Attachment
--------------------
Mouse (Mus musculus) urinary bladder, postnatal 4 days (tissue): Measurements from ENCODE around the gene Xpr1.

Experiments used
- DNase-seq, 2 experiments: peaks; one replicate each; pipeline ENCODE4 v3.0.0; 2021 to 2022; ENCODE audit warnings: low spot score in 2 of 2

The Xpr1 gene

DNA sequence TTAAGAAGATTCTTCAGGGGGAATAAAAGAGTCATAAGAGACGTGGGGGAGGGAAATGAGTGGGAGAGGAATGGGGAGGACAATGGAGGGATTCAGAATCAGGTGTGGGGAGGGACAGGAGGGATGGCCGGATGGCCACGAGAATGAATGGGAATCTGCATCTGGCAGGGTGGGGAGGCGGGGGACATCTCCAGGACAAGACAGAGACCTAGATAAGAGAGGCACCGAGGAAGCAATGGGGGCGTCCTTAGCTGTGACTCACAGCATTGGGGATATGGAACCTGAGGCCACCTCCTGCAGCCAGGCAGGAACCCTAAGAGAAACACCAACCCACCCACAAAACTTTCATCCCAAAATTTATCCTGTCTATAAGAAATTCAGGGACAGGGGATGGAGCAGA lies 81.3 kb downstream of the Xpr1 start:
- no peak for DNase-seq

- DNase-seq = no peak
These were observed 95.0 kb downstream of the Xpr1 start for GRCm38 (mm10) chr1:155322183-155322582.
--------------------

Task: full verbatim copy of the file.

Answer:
Mouse (Mus musculus) urinary bladder, postnatal 4 days (tissue): Measurements from ENCODE around the gene Xpr1.

Experiments used
- DNase-seq, 2 experiments: peaks; one replicate each; pipeline ENCODE4 v3.0.0; 2021 to 2022; ENCODE audit warnings: low spot score in 2 of 2

The Xpr1 gene

DNA sequence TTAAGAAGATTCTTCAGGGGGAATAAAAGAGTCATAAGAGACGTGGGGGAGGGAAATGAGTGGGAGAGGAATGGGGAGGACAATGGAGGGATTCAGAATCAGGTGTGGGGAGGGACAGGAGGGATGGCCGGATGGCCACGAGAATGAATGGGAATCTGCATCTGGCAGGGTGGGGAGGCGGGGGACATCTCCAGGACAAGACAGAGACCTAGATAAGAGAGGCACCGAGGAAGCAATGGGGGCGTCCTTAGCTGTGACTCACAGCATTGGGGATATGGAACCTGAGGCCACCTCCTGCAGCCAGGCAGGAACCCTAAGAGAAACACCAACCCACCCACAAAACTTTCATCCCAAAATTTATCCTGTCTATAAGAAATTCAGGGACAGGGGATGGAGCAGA lies 81.3 kb downstream of the Xpr1 start:
- no peak for DNase-seq

- DNase-seq = no peak
These were observed 95.0 kb downstream of the Xpr1 start for GRCm38 (mm10) chr1:155322183-155322582.